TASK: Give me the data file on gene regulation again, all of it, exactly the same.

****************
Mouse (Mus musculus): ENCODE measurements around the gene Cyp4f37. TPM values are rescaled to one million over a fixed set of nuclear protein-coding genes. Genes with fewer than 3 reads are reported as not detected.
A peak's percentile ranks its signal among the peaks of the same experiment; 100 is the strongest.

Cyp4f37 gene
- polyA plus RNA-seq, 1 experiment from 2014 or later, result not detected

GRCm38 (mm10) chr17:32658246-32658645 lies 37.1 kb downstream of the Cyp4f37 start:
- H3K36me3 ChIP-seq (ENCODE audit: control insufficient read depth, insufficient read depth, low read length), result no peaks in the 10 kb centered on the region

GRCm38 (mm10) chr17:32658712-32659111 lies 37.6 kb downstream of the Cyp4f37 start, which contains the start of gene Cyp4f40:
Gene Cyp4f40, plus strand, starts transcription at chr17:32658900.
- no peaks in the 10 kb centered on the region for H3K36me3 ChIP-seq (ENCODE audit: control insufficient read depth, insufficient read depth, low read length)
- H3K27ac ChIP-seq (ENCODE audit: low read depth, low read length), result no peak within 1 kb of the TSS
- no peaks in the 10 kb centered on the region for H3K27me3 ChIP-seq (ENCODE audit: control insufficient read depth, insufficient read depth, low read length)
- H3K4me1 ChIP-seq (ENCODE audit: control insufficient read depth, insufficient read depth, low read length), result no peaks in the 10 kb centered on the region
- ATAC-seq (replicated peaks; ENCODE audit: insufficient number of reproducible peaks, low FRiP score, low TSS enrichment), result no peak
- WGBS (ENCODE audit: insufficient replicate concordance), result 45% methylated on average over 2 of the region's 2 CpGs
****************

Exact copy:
Mouse (Mus musculus): ENCODE measurements around the gene Cyp4f37. TPM values are rescaled to one million over a fixed set of nuclear protein-coding genes. Genes with fewer than 3 reads are reported as not detected.
A peak's percentile ranks its signal among the peaks of the same experiment; 100 is the strongest.

Cyp4f37 gene
- polyA plus RNA-seq, 1 experiment from 2014 or later, result not detected

GRCm38 (mm10) chr17:32658246-32658645 lies 37.1 kb downstream of the Cyp4f37 start:
- H3K36me3 ChIP-seq (ENCODE audit: control insufficient read depth, insufficient read depth, low read length), result no peaks in the 10 kb centered on the region

GRCm38 (mm10) chr17:32658712-32659111 lies 37.6 kb downstream of the Cyp4f37 start, which contains the start of gene Cyp4f40:
Gene Cyp4f40, plus strand, starts transcription at chr17:32658900.
- no peaks in the 10 kb centered on the region for H3K36me3 ChIP-seq (ENCODE audit: control insufficient read depth, insufficient read depth, low read length)
- H3K27ac ChIP-seq (ENCODE audit: low read depth, low read length), result no peak within 1 kb of the TSS
- no peaks in the 10 kb centered on the region for H3K27me3 ChIP-seq (ENCODE audit: control insufficient read depth, insufficient read depth, low read length)
- H3K4me1 ChIP-seq (ENCODE audit: control insufficient read depth, insufficient read depth, low read length), result no peaks in the 10 kb centered on the region
- ATAC-seq (replicated peaks; ENCODE audit: insufficient number of reproducible peaks, low FRiP score, low TSS enrichment), result no peak
- WGBS (ENCODE audit: insufficient replicate concordance), result 45% methylated on average over 2 of the region's 2 CpGs